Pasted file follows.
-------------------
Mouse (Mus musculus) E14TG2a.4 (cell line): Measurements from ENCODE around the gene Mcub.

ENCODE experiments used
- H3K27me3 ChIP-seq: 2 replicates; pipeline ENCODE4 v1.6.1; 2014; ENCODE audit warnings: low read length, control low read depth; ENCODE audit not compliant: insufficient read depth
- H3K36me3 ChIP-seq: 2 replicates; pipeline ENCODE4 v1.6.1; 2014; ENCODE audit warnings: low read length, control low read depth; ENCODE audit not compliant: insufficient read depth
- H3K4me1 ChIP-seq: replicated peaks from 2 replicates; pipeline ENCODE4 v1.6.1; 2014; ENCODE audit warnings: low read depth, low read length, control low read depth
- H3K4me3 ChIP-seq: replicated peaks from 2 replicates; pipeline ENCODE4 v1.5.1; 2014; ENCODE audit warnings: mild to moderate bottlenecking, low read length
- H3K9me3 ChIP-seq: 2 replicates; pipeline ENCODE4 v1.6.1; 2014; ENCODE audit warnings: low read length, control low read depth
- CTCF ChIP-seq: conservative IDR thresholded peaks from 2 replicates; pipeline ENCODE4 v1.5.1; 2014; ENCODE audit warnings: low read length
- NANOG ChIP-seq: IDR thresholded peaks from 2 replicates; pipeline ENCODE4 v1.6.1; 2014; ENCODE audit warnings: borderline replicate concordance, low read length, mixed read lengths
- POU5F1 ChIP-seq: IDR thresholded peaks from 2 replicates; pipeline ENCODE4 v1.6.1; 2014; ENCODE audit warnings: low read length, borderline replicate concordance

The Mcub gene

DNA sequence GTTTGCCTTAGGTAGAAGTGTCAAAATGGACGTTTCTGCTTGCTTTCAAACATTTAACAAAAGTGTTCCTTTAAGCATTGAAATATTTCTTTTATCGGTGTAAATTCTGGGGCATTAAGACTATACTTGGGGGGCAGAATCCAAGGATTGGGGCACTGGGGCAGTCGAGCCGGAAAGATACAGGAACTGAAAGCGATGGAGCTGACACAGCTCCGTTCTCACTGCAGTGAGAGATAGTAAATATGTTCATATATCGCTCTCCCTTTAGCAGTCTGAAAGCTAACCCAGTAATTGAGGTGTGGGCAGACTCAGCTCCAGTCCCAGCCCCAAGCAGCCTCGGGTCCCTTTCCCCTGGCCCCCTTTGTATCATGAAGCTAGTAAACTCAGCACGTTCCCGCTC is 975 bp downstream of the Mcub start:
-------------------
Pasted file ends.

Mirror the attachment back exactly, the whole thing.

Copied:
Mouse (Mus musculus) E14TG2a.4 (cell line): Measurements from ENCODE around the gene Mcub.

ENCODE experiments used
- H3K27me3 ChIP-seq: 2 replicates; pipeline ENCODE4 v1.6.1; 2014; ENCODE audit warnings: low read length, control low read depth; ENCODE audit not compliant: insufficient read depth
- H3K36me3 ChIP-seq: 2 replicates; pipeline ENCODE4 v1.6.1; 2014; ENCODE audit warnings: low read length, control low read depth; ENCODE audit not compliant: insufficient read depth
- H3K4me1 ChIP-seq: replicated peaks from 2 replicates; pipeline ENCODE4 v1.6.1; 2014; ENCODE audit warnings: low read depth, low read length, control low read depth
- H3K4me3 ChIP-seq: replicated peaks from 2 replicates; pipeline ENCODE4 v1.5.1; 2014; ENCODE audit warnings: mild to moderate bottlenecking, low read length
- H3K9me3 ChIP-seq: 2 replicates; pipeline ENCODE4 v1.6.1; 2014; ENCODE audit warnings: low read length, control low read depth
- CTCF ChIP-seq: conservative IDR thresholded peaks from 2 replicates; pipeline ENCODE4 v1.5.1; 2014; ENCODE audit warnings: low read length
- NANOG ChIP-seq: IDR thresholded peaks from 2 replicates; pipeline ENCODE4 v1.6.1; 2014; ENCODE audit warnings: borderline replicate concordance, low read length, mixed read lengths
- POU5F1 ChIP-seq: IDR thresholded peaks from 2 replicates; pipeline ENCODE4 v1.6.1; 2014; ENCODE audit warnings: low read length, borderline replicate concordance

The Mcub gene

DNA sequence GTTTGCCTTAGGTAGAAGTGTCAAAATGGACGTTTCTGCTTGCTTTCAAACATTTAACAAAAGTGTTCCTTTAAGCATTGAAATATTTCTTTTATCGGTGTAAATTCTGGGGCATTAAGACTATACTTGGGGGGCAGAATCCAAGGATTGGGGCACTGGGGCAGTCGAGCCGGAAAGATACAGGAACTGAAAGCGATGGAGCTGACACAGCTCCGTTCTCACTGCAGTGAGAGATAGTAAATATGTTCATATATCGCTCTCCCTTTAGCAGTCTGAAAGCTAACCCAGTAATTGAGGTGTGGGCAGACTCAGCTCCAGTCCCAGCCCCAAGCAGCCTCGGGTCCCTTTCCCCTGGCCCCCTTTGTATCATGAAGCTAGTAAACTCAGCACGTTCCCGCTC is 975 bp downstream of the Mcub start: